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Why I don’t give alms

I had meant to write this for quite some time, was putting it off – my periodic procrastination at work :)

The day I read through this article (an NGO for every 400 Indians), it was enough to spew forth a series of questions … questions aimed at people who work in NGOs and those who invest in them. With 3.3 million NGOs (the registered number in 2009), what impact has it really done to the country? At a micro-level, I agree that NGOs would be making a difference to the concerned community, but at what cost?

Do we (the nation) really have so many problems that it is taking so many NGOs to work? Imagine the amount of funding and human capital that must be going into these. I know folks who work for NGOs, and they take this funding for granted. This is the most appalling thing!! What gives you the self-righteous attitude to demand charity? (You can expect, but the day you demand I give you the bird).

The only way an NGO should sustain themselves, is not through charity, but through generating their own revenues. If the wealth of the nation is spent on giving to the needy, then the needy will never stand on their feet – they will just spread their arms more open.

Why can’t NGOs have business models and start being sustainable? Smart people will now talk about Social Entrepreneurship … what really gets my goat here, is that how is it any different from entrepreneurship? But that’s fodder for a different post.

Personally speaking, the reason why I do not give alms is that charity is a disabling act. When you give charity, it is a positive reinforcement of the fact that begging gives you livelihood. Once a person starts begging, the first thing he loses is his dignity, and then he loses his capability … downhill thereafter.

I truly believe in –

Give a man a fish; you have fed him for today. Teach a man to fish and you feed him for a lifetime.

Whenever a beggar approaches me, I offer them work instead of money. Sadly, none of them has yet to take up the offer.

By Prasad Ajinkya

Prasad Ajinkya is the Big Fat Geek and often he spends his time working on the WordPress or Google eco-system. He loves to solve business problems with technology.

8 replies on “Why I don’t give alms”

My thoughts exactly. In USA, there is a organisation (United Way) that approaches businesses and asks for help. They help organize events with the businesses help and all the money generated by employees goes to charity*. Some events in our workplace being – donate 1$ on Friday to wear jeans to work, silent auctions of products donated by various departments.

*for every 1$ donated, United Way takes a cut to run it. Although this makes them self-sustainable, I would rather give 100% of my money directly to the needy (not beggars) than to a middle-man.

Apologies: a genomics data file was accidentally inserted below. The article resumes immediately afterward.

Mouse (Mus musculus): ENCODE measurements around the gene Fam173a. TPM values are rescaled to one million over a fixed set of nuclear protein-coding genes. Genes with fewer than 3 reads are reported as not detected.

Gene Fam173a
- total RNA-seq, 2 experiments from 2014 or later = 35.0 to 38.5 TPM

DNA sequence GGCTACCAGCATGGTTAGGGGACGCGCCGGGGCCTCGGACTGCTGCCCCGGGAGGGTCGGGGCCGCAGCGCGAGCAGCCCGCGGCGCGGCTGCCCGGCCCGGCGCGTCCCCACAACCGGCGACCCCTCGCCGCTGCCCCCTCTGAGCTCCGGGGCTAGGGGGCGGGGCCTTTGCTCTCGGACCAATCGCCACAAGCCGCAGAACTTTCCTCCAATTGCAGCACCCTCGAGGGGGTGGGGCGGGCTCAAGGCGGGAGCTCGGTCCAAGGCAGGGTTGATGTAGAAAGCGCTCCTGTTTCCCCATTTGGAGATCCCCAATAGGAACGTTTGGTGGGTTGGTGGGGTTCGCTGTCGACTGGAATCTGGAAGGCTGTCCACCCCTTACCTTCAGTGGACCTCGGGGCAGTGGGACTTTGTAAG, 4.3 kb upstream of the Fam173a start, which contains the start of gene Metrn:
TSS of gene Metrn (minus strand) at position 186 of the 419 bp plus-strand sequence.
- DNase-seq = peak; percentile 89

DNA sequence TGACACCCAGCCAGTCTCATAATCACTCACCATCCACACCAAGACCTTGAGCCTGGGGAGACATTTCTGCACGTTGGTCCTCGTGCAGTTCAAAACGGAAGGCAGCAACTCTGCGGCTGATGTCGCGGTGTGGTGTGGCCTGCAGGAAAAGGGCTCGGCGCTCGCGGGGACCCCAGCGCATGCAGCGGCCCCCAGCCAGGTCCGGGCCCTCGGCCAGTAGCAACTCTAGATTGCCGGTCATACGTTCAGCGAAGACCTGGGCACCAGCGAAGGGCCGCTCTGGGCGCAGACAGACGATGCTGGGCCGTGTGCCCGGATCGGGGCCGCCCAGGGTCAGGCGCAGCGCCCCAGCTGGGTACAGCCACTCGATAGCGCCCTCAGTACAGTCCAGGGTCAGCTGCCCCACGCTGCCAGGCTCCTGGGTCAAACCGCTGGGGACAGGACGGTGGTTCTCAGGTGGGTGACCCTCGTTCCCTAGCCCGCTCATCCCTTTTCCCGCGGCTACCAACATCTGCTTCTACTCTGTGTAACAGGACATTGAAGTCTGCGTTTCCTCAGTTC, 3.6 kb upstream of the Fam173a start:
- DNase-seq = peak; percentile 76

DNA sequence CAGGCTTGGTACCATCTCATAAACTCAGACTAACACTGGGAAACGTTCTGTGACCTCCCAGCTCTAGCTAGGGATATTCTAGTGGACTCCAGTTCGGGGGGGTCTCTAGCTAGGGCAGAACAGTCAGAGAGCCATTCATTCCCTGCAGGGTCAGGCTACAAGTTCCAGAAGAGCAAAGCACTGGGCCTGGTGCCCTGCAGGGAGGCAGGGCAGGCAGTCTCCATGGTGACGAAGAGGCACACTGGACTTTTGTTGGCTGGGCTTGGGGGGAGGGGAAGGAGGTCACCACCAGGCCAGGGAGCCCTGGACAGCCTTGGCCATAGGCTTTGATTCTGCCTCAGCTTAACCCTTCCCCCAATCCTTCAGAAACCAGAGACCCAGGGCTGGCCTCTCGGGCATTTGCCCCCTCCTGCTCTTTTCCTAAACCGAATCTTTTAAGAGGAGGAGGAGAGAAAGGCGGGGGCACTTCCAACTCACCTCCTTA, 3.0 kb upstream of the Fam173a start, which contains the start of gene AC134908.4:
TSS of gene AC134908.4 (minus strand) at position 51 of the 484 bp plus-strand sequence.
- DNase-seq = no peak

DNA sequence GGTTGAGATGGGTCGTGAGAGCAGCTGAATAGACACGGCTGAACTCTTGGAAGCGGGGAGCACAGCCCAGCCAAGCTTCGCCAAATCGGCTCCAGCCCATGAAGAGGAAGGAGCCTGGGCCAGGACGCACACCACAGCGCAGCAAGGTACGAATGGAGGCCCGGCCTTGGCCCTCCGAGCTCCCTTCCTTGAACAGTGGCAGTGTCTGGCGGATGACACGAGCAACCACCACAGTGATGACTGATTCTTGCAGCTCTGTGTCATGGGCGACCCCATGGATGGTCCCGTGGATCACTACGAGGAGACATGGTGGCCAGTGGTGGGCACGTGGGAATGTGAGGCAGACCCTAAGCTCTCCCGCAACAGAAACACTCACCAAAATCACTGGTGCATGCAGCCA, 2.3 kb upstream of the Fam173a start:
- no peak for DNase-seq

Your thoughts?

Ashish, I see what you are saying and I agree that the money should be given directly to the needy. But rather than money, I would prefer to give aid (services, capabilities, etc).

There is a firm in India, by the name of Unlimited India. It gives financial and managerial aid to budding social entrepreneurs. The only way I am willing to contribute is like this.

But then again its aid to sort of a middle man right? If you can directly influence a person, why not go straight to him/her? It can be emotional support by being there when needed to pick them up or pat on the back or a monetary aid (as a last resort).

I think organisation like world vision , Plan are social entrepreneurship, why else would anyone get into charity if there is no money involved, its very difficult for me to even think one would be selfless enough to work towards improving the situations rather than asking for charity. But how is charity being used does make a difference right? What if it is used to start up something like a small manufacturing factory which can them employ other people? that I feel fits into your projected perspective. I don’t believe in givign direct money , but contributing to the ways to create opportunities does make a difference. But again there are various ways to point out. For example, the NGO I contribute to does this – put the money I give into a needy child’s welfare. Infact its one -to-one mapping. One donor one child welfare, though its direct money contribution, I ma happy the child is going to school and learning.

Durga, thats why I agreed with this at a micro-level. One donor one child, child is happy. The sustainability is being questioned here, if the NGO does not create any value of sustainability, then it has to depend on the society for existence, and that is not agreeable.

Best way to help poor is to generate employment and opportunities for them. Although even I pay some money as a charity every month (To UNICEF and CRY), I’m pretty much of the same opinion.

PS: I’m ready to put money on education of a child if he commits to work for me when he grows up.

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